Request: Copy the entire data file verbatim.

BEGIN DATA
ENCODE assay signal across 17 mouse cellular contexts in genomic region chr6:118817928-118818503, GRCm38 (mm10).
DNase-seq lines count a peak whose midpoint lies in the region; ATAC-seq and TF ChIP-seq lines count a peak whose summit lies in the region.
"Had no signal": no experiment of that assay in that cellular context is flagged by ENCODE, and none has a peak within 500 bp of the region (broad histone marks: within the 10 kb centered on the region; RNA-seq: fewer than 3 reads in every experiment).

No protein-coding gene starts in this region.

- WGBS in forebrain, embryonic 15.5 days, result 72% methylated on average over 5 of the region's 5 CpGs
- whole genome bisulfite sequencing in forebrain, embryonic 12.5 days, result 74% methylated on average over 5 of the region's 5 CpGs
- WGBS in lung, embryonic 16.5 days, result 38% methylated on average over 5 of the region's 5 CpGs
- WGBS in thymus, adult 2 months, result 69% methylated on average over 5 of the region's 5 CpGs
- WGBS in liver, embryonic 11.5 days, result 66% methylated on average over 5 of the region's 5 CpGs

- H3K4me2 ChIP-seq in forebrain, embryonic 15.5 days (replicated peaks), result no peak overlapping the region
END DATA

ENCODE assay signal across 17 mouse cellular contexts in genomic region chr6:118817928-118818503, GRCm38 (mm10).
DNase-seq lines count a peak whose midpoint lies in the region; ATAC-seq and TF ChIP-seq lines count a peak whose summit lies in the region.
"Had no signal": no experiment of that assay in that cellular context is flagged by ENCODE, and none has a peak within 500 bp of the region (broad histone marks: within the 10 kb centered on the region; RNA-seq: fewer than 3 reads in every experiment).

No protein-coding gene starts in this region.

- WGBS in forebrain, embryonic 15.5 days, result 72% methylated on average over 5 of the region's 5 CpGs
- whole genome bisulfite sequencing in forebrain, embryonic 12.5 days, result 74% methylated on average over 5 of the region's 5 CpGs
- WGBS in lung, embryonic 16.5 days, result 38% methylated on average over 5 of the region's 5 CpGs
- WGBS in thymus, adult 2 months, result 69% methylated on average over 5 of the region's 5 CpGs
- WGBS in liver, embryonic 11.5 days, result 66% methylated on average over 5 of the region's 5 CpGs

- H3K4me2 ChIP-seq in forebrain, embryonic 15.5 days (replicated peaks), result no peak overlapping the region